Trade Credit Insurance

Trade Credit Insurance Blossoms at Last

Key drivers are increased retail distress, but also bank eagerness to monetize.
By: | September 12, 2017 • 5 min read

After languishing for decades as a small fraction of the trade credit insurance (TCI) market in Europe, the U.S. business has started to blossom. There are several main drivers, according to underwriters and brokers, notably the increased involvement by banks in monetizing sales receivables, the first signs of tightening credit since the great recession, and increasing retail distress and bankruptcies.


According to James Daly, president and chief executive officer of Euler Hermes in the Americas, the premium value for TCI in the U.S. in 2016 was $717 million, an increase of 3 percent over the previous year. EH is one of the ‘Big Three’ global underwriters and the largest carrier in the sector in the U.S.

Marsh estimates premium totals in round numbers of about $1 billion in the U.S., $2 billion in Asia-Pacific, $4 billion in Europe, and $1 billion in the rest of the world for a grand total of $8 billion worldwide.

Daly detailed that his firm assesses the TCI penetration in a region by number of possible client firms.

“Our view is that dollar value is distorted. We could write one huge corporation and that would skew the numbers. Based on the insurable universe we see penetration in the U.S. at 3 percent of companies, as compared to 10-15 percent of possible companies in Europe.”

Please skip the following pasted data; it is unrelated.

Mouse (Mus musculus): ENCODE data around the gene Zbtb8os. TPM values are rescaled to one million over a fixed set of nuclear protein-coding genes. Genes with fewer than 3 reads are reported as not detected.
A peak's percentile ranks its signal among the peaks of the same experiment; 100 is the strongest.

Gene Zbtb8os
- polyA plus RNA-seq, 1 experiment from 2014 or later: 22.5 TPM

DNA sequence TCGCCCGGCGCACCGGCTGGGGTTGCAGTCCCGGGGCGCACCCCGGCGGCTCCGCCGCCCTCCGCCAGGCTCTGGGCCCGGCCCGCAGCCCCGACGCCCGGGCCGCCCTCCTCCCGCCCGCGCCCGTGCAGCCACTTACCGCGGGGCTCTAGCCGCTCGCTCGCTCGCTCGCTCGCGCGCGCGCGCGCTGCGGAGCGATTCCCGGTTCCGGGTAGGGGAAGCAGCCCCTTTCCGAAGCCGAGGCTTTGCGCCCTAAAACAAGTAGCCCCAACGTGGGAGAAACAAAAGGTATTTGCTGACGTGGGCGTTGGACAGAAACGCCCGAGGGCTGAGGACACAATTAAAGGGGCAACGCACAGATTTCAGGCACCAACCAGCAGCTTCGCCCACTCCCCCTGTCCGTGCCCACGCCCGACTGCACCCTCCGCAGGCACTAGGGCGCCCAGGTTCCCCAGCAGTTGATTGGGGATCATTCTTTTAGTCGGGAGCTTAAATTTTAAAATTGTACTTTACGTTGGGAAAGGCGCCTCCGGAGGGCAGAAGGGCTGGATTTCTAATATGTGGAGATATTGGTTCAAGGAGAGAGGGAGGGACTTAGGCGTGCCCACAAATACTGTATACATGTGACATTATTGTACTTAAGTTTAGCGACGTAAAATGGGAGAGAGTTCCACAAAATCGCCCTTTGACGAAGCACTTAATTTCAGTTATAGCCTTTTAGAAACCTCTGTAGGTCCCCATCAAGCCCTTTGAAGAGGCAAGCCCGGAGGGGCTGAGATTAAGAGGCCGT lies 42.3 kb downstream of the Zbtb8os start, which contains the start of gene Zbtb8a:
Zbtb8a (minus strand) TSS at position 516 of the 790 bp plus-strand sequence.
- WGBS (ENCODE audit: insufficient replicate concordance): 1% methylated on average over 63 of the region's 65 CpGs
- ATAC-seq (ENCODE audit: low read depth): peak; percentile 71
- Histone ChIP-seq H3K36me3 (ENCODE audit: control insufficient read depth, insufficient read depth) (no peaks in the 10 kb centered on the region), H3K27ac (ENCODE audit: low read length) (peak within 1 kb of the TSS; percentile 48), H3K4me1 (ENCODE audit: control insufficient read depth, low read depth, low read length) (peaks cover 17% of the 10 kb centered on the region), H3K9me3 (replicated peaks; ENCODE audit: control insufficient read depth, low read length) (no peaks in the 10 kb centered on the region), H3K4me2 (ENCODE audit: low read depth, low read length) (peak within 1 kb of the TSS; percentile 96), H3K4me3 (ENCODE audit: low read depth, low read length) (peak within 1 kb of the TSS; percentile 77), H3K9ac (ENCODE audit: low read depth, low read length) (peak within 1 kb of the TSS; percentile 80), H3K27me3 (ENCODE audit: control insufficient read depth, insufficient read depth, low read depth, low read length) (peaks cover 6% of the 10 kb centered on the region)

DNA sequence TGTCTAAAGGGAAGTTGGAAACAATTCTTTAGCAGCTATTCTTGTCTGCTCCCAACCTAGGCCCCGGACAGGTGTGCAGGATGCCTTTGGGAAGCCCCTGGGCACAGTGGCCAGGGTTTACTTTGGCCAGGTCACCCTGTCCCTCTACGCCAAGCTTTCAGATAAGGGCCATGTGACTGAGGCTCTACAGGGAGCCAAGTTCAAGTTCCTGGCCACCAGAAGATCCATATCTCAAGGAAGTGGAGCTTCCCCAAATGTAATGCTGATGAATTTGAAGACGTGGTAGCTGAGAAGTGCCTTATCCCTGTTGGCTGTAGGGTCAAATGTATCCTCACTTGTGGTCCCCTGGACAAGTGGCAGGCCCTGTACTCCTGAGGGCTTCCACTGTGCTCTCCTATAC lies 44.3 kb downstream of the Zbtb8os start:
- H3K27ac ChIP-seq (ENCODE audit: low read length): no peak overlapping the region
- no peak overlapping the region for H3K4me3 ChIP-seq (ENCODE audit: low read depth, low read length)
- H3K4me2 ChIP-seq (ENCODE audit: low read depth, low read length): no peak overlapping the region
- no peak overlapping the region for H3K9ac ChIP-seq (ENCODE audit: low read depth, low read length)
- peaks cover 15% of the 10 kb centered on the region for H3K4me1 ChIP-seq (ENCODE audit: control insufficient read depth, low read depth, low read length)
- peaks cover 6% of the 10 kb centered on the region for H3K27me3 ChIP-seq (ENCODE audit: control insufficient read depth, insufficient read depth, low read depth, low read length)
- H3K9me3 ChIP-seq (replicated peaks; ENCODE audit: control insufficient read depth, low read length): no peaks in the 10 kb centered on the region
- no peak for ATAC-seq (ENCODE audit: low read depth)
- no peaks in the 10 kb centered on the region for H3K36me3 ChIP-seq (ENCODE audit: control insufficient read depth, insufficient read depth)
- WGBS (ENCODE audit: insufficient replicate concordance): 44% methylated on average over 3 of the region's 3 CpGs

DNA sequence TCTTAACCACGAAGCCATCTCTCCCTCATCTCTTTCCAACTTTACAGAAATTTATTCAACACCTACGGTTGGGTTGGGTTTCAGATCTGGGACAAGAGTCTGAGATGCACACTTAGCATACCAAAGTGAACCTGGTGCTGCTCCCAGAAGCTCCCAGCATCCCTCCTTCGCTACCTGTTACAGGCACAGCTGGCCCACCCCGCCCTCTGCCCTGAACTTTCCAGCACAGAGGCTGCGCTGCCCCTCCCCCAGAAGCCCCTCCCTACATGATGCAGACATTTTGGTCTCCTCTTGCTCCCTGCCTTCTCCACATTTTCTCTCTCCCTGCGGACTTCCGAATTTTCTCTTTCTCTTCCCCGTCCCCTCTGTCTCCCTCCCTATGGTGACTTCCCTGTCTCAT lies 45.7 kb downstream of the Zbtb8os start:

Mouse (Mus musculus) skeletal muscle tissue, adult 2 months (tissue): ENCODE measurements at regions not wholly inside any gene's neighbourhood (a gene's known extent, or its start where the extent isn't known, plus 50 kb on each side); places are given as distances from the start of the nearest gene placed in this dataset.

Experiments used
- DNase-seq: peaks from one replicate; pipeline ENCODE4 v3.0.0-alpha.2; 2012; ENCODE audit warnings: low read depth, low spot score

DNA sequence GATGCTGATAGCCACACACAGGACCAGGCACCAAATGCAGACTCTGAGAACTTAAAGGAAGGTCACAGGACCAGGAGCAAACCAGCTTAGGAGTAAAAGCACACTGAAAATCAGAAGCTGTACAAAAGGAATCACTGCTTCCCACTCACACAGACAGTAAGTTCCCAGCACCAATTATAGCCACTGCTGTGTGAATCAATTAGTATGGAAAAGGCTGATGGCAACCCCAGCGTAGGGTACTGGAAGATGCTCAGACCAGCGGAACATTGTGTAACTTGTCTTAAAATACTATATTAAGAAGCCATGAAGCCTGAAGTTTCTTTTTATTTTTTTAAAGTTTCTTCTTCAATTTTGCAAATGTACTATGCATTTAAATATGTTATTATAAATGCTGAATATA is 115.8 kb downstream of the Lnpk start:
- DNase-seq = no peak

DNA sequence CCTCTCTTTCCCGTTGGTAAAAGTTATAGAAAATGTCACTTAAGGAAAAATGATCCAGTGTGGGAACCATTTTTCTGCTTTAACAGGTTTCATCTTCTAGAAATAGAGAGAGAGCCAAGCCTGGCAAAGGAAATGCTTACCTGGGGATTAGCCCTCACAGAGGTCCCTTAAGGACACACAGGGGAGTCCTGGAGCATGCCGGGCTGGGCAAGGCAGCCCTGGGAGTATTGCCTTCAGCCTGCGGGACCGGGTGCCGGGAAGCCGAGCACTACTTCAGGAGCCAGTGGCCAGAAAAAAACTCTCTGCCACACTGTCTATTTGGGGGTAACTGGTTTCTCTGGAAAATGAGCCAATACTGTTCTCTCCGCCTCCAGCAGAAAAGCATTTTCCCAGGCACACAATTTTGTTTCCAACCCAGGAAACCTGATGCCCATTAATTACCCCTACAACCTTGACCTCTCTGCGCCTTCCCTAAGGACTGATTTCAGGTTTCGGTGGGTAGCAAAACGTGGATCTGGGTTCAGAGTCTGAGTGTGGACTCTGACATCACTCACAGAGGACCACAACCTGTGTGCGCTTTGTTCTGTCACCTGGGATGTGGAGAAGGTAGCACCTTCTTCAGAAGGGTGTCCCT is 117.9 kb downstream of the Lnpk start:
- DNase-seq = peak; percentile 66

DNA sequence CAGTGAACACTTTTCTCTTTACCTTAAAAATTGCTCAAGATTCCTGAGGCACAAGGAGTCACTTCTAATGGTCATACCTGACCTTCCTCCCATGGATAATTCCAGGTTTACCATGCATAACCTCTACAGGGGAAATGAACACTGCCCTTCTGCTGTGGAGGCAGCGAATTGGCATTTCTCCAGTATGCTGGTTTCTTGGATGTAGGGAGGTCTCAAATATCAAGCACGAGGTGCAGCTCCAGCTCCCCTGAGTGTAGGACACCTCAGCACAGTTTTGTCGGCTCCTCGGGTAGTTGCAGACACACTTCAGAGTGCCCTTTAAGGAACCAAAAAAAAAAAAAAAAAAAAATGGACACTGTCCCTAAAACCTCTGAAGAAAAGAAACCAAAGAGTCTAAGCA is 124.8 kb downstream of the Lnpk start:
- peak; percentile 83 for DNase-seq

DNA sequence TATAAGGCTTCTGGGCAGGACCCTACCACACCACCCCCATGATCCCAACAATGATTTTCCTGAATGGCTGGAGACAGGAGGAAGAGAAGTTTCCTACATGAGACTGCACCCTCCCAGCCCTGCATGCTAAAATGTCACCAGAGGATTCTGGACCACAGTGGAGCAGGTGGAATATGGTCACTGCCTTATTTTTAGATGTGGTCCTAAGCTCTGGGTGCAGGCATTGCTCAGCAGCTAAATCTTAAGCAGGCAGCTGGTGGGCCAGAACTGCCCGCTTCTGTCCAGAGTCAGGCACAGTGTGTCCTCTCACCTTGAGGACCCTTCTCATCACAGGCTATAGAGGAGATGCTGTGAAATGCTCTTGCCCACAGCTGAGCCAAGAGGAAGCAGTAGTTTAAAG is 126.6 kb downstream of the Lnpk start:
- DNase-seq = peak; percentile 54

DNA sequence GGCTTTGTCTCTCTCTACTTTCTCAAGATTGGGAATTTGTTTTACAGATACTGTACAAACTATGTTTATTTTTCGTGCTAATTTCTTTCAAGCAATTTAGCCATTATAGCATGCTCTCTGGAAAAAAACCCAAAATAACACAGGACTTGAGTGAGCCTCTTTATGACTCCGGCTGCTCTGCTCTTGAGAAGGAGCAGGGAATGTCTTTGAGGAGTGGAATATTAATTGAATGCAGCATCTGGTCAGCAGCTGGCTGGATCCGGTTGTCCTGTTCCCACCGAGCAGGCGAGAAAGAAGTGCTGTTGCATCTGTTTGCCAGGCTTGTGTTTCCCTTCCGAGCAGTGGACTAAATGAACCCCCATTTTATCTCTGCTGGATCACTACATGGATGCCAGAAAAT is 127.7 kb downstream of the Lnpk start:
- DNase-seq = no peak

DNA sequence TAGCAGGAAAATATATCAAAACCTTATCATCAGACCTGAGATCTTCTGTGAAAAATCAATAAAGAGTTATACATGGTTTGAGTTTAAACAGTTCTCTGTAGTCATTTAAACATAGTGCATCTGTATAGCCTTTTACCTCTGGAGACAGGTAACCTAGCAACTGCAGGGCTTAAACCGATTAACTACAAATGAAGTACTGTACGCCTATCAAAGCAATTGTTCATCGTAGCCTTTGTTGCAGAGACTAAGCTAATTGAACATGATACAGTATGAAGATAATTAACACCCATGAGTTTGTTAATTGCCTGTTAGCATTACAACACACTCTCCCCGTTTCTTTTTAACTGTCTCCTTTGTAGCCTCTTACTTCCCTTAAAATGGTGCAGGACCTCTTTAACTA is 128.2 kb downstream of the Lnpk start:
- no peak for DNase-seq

In roughly similar numbers, underwriter XL Catlin estimates that something between 4-7 percent of receivables are covered in the U.S., as compared to 15-20 percent in Europe.

“Supply-chain financing is a big application for TCI,” — Stephen Atallah, senior executive vice president for commercial and risk underwriting, Coface

According to estimates aggregated by brokerage Arthur. J. Gallagher from data provided by insureds, the volume of insured transactions written out of the U.S. grew from $48 billion in 1992 to $450 billion in 2012, adjusted for inflation. That includes domestic transactions as well as international transactions by entities operating and insured out of the U.S.

While that growth is impressive in absolute terms, it represents a large increase from a small base. Citing historical figures, Marc Wagman, managing director of Gallagher’s U.S. trade credit and political risk practice group detailed that the U.S. volume of insured transactions grew during those 20 years from well under one half of one percent of gross domestic product to more than 3 percent of GDP. In contrast, the portion of insured transactions in other OECD countries ranges from 5 percent to 8 percent of GDP.

“It is true that the percentage of participation is higher in Europe than in the U.S. but that gap has narrowed,” said Wagman.

“Demand in this country has been quite robust, and as a result more underwriters are coming in.”

While still a fraction of the market size in Europe and Asia, TCI has grown robustly in the U.S.

“When I started in this business in 1996 there were maybe half a dozen underwriters writing short-term, multi-buyer coverage,” Wagman added.